Thus it was that I very happily picked this book from the shelf to reread (not least because I needed a pick-me-up after the disaster that was The Shock of The Fall). The plot follows Marcus Attilius, the aquarius of the Aqua Augusta, the greatest aquaduct in the world, supplying the bay of Naples with its drinking water. He is an engineer, brought in after the mysterious disappearance of the aquarius, who's interest lies only in determining the cause of the sudden loss of water in the towns around Vesuvius. He is dragged into a mystery and witness of the if the greatest natural disaster of the Roman world. 

It's a beautiful description of Roman life. In the UK, the Romans are a huge part of school life, a topic that tends to be covered multiple times in your school career, and as such it's so easy (as with much of history) to view the people that lived in that time as very 'other'. Harris' skill lies in creating a window into a world that is very much like our own, and is peopled with men and women just like us. Understanding how the average person would react to a sudden unexpected total destruction if life as we know it makes for compelling reading. The journey of the aquarius from visiting engineer, to sole prophet of oncoming disaster, to Pliny's right-hand-man, to lone broken shell of a man attempting to survive something incomprehensible is incredibly involving. For those interested in what it must have been like to closely observe this disaster, Harris works Pliny's observations of the 'manifestation' into the story, and begins each chapter with explanations from volcanology textbooks.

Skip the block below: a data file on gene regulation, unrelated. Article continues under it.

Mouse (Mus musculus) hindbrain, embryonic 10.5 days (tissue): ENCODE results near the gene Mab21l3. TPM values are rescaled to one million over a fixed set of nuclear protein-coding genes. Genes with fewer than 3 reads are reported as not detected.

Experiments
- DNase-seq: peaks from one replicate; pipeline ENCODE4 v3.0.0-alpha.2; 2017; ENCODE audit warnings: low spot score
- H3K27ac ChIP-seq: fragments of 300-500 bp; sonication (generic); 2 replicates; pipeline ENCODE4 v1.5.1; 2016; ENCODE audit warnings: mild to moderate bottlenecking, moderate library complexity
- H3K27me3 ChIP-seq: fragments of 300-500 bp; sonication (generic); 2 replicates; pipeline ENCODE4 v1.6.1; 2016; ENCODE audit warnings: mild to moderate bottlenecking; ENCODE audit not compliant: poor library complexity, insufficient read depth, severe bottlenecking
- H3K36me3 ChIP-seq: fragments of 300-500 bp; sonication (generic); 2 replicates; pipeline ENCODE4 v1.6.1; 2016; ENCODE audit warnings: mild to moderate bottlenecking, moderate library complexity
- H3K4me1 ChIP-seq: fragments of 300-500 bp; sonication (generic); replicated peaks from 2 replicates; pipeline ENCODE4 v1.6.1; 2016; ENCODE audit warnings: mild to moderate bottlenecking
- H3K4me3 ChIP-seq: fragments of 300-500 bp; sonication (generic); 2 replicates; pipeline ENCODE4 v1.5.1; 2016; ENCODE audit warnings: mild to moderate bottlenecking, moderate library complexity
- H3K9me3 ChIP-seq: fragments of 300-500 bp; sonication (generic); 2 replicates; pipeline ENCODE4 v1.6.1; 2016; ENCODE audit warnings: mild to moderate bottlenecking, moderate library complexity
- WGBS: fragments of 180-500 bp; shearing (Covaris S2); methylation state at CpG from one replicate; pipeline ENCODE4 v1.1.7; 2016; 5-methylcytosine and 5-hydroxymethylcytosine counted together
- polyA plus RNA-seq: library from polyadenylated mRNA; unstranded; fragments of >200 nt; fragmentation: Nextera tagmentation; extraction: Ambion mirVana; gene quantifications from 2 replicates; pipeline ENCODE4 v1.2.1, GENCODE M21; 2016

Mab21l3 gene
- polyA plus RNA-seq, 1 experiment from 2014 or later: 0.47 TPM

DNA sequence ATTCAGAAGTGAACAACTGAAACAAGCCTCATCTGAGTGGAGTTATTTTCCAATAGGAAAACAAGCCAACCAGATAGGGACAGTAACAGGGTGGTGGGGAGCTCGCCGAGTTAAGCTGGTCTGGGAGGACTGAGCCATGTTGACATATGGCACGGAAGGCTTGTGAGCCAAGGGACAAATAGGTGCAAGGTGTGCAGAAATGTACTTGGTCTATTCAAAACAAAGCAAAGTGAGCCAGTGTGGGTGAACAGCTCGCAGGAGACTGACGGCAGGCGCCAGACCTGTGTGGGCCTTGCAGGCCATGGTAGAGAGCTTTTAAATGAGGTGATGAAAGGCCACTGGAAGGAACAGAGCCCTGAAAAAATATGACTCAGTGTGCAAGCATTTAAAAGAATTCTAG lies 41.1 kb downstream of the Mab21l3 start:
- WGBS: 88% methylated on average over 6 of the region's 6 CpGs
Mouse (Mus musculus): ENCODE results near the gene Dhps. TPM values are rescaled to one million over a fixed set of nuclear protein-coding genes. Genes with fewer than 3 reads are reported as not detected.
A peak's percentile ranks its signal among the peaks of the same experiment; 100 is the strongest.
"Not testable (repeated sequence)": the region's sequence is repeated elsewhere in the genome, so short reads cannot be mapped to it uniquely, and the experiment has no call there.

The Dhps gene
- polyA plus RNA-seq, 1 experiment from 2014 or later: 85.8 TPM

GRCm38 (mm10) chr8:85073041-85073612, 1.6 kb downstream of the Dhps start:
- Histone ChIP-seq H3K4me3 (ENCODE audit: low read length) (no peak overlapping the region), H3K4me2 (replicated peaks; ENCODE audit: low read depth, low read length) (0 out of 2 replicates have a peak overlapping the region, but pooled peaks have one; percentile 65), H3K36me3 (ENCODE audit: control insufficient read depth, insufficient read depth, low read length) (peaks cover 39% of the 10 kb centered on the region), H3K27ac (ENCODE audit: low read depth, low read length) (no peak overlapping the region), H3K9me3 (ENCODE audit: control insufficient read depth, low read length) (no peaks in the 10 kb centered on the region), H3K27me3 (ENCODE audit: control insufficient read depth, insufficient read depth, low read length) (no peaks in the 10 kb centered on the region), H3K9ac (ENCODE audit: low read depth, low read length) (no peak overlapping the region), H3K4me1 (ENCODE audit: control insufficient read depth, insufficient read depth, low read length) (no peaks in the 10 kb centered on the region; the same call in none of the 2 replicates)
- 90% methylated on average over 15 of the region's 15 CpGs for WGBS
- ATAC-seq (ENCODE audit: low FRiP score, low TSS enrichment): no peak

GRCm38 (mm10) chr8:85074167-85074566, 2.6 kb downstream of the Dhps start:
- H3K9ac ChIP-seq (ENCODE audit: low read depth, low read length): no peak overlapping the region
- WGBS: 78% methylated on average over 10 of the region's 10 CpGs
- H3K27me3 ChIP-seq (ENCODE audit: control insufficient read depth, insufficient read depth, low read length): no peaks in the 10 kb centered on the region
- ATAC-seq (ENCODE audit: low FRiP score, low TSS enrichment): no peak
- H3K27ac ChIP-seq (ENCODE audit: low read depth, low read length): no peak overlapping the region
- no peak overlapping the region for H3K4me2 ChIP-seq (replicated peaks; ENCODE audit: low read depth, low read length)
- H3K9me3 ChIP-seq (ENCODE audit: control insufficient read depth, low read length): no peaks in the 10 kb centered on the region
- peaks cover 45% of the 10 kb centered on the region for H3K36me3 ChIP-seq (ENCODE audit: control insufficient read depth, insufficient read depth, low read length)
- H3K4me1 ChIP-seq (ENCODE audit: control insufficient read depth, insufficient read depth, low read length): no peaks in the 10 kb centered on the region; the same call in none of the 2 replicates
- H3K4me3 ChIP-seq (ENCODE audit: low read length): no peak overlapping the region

This is a must-read book.

Book Review [2015:8] The Shock of The Fall by Nathan Filer

320 pages

I reluctantly read this book as it was one of the texts for our book club. Usually I steer well clear of books dealing with mental illness.
The protagonist of this book is a young man who has schizophrenia (which the author annoyingly and persistently refers to as "a disease with the shape and sound of a snake". What on earth does that mean?) and it charts his decline from seeming good mental health as a child to complete loss of self-awareness, abandonment of medication, and sectioning.
It's unclear to me whether the author us trying to make a comment on the care of mentally ill people in this country. His description of the psychiatric ward is cold, and the care in the community is ineffective. There were a few glimmers of light in the descriptions of family, and their efforts to relate and care for Matthew. However, many have praised this book, and its descriptions of mental heath, most notably to me, Jo Brand, so maybe I just don't get it. I'm struggling to think of a good part to comment on, but there was a very poignant few lines where Matthew describes life on the ward and notes that the mugs there are all provided by drug company reps and are stamped with the "brands of medication we hate". I feel pretty bad saying that was the best bit of the book, but I thought it was poignant and had something to say about life on a psych ward.
I did love the final description of the psychosis: the coming together of all the random odd things that have been going on, and the realisation of what exactly has been going on in Matthew's mind. But it wasn't enough to pull the book out of the 'out' tray.
Central topics aside, the book reads like an exercise in creative writing. Suspense is crudely created where the story does not require it, and for the first few chapters an odd style is adopted that owes a lot to the Curious Incident of the Dog in the Night Time. As psychosis deepens, text changes suddenly to explain that Matt is using a typewriter. Presumably the reader is unable to imagine this without the excess serif.
It's not a book I'll be reading again.